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July 23, 2014

Monsanto wants to Increase Corn Refuse areas in Brazil

Brazilian farmers have been quick adopters of the Bt technology used in corn hybrids to make the corn plant resistant to insect attack. The Bt gene produces a protein that is toxic to insects which greatly reduces the need for insecticide applications and Brazilian farmers have been using this new technology for six years.

The continued success of this technology though requires the planting of a refuse area where conventional corn hybrids (non-GMO) are used. These refuse areas act as a sink where the insects can reproduce and pass on their susceptibility to the Bt gene. If all the corn in a region contained the Bt gene, then eventually the insect population in the region would develop resistance to the technology.

The guidelines for refuse use is that at least 10% of the corn field should be planted to conventional corn hybrids and the refuse area should not be more than 800 meters from a field containing Bt corn. The refuse area is usually planted as a strip along the edge of a field. The problem in Brazil though is that not everybody is following the guidelines and planting refuse areas.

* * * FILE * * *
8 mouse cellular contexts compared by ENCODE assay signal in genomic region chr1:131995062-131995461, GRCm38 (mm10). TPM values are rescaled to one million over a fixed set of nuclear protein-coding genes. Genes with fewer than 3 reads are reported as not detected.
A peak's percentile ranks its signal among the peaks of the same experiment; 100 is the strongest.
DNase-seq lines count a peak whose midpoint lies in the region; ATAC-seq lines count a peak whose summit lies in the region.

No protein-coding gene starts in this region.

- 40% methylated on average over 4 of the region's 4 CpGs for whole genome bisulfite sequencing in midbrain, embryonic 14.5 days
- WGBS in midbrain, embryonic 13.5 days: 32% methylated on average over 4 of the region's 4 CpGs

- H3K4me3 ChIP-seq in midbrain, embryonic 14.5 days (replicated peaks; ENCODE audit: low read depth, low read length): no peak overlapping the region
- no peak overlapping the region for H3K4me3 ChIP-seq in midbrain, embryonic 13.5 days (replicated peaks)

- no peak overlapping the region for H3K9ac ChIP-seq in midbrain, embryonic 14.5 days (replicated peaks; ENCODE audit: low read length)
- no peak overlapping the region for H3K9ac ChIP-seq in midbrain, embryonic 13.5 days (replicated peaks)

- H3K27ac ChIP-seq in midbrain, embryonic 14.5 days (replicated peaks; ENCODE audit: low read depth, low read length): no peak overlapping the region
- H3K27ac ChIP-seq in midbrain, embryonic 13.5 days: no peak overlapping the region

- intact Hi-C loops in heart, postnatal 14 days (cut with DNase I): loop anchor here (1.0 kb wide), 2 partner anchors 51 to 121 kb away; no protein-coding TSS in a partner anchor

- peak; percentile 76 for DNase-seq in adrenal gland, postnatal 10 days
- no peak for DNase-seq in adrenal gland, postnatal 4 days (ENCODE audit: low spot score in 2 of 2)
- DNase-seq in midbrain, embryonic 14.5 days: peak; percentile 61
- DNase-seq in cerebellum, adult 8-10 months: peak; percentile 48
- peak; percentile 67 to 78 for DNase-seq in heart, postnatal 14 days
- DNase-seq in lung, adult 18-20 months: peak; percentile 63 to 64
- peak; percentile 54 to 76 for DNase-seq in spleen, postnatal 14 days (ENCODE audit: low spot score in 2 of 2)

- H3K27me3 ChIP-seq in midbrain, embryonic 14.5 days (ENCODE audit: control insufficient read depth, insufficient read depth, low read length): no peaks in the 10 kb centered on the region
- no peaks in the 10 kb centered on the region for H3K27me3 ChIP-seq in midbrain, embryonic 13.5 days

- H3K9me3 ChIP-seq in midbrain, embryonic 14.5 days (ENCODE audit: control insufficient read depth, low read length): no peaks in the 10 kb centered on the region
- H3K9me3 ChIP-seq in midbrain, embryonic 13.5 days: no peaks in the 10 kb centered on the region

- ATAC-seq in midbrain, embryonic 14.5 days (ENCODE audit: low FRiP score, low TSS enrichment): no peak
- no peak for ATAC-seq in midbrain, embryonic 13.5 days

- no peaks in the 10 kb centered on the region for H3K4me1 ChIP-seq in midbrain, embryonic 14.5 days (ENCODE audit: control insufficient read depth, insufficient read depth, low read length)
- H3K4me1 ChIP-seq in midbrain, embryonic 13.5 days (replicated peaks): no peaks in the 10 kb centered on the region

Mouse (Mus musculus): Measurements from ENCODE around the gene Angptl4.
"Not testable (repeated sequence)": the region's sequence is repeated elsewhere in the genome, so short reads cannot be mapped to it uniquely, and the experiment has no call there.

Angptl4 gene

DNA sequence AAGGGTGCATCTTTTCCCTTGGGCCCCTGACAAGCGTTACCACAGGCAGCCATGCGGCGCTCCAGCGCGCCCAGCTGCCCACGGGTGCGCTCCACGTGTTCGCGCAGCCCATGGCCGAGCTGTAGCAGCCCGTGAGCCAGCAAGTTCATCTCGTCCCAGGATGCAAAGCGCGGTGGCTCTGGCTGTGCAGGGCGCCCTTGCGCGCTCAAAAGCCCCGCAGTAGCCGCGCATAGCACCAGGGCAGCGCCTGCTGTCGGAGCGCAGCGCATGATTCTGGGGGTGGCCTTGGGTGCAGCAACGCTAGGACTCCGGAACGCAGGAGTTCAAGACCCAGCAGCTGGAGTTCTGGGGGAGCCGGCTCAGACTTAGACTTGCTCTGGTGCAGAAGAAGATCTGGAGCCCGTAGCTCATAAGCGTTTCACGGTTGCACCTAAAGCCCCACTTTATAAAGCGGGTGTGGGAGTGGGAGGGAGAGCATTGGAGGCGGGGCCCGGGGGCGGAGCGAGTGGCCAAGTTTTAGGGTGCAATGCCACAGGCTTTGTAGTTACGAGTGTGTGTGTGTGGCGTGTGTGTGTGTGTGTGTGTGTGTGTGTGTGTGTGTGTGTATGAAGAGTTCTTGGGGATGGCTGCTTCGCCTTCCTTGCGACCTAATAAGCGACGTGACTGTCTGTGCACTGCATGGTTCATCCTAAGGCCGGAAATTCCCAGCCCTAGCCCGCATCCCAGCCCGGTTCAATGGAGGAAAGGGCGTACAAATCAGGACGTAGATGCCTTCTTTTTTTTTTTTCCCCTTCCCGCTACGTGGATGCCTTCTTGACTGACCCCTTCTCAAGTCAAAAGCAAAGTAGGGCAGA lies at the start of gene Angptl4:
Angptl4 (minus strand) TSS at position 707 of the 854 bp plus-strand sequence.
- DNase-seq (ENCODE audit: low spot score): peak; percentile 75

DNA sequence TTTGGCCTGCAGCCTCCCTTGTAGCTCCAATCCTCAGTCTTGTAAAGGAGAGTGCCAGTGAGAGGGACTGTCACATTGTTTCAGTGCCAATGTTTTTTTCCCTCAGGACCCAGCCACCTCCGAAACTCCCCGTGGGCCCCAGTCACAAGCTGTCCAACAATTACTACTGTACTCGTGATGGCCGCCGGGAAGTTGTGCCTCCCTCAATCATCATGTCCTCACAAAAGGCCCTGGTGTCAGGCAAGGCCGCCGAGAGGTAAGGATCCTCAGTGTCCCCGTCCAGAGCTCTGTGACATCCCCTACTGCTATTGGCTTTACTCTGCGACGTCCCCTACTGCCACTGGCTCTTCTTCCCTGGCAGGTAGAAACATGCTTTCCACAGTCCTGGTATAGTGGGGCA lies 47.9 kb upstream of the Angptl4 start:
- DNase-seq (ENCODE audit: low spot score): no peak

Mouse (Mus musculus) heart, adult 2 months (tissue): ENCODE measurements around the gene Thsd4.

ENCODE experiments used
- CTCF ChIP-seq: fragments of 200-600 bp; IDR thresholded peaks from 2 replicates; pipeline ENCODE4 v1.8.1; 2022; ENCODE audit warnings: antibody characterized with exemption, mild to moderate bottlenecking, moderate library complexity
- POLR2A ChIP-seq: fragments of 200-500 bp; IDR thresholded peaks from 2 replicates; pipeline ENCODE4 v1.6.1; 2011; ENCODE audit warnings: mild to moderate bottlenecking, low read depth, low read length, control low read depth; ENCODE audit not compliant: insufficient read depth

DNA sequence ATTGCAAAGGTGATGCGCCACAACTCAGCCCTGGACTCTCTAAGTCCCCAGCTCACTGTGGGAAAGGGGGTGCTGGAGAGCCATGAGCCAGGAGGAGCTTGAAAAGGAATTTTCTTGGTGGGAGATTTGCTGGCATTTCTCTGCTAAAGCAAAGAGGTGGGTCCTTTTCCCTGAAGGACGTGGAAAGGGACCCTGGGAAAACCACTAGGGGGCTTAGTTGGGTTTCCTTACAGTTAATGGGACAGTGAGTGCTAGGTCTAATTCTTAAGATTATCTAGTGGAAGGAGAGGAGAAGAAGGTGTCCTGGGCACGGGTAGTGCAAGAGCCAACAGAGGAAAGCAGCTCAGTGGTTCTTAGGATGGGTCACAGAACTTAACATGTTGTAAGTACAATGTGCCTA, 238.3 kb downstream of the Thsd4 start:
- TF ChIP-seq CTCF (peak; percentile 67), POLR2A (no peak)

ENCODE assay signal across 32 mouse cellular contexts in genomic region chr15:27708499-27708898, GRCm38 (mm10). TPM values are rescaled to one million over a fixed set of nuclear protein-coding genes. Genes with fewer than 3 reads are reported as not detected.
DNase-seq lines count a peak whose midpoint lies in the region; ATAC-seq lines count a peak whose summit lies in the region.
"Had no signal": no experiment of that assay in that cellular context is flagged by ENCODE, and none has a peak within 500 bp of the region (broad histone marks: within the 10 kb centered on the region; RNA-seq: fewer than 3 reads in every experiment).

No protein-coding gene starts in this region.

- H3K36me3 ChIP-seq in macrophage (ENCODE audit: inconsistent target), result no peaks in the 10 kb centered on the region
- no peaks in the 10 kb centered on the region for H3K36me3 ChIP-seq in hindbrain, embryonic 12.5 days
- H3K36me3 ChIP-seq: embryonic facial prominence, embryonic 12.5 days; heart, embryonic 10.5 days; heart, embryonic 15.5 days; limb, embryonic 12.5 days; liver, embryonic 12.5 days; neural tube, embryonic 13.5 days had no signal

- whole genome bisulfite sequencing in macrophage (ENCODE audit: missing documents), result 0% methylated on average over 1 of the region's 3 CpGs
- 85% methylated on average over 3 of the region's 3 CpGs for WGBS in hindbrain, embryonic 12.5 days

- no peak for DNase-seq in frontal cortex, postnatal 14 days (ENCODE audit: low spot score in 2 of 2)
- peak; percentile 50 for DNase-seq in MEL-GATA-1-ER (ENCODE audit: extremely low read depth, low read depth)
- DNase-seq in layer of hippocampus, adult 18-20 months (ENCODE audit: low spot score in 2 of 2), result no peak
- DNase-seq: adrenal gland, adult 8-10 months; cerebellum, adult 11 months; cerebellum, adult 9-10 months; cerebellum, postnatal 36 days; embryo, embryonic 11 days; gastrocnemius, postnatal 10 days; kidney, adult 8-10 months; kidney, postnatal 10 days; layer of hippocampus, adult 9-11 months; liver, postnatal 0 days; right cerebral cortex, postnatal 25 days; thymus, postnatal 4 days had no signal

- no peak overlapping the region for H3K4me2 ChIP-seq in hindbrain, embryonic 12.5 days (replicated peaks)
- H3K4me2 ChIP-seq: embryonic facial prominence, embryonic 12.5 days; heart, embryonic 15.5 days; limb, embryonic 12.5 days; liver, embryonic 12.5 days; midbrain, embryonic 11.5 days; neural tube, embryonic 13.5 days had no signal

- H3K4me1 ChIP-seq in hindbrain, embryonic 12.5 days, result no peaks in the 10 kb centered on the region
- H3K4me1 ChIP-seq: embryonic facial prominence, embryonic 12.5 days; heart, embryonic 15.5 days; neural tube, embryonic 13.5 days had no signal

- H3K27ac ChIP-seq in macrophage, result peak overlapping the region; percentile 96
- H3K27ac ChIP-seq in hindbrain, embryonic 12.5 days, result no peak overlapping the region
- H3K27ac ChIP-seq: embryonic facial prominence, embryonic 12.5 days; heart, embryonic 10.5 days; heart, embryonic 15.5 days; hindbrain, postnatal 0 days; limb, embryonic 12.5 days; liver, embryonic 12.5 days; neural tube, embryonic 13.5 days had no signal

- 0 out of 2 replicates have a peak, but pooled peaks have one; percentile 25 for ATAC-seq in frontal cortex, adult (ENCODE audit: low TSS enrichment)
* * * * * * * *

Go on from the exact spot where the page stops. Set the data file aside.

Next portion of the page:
Studies have shown that only 20% of the corn producers in Brazil using the Bt technology planted a refuse area in 2013/14. Monsanto wants to increase that to 70% participation with two years. As a way to increase the use of refuse areas, Monsanto announced a program that offers a 30% discount to Brazilian farmers who purchase conventional corn hybrids for their refuse acreage.

Brazilian scientists are worried that this new technology may be overcome by resistant insects and they too are encouraging farmers to adopt the refuse areas as part of their "best practices" which also includes crop rotations and integrated pest management.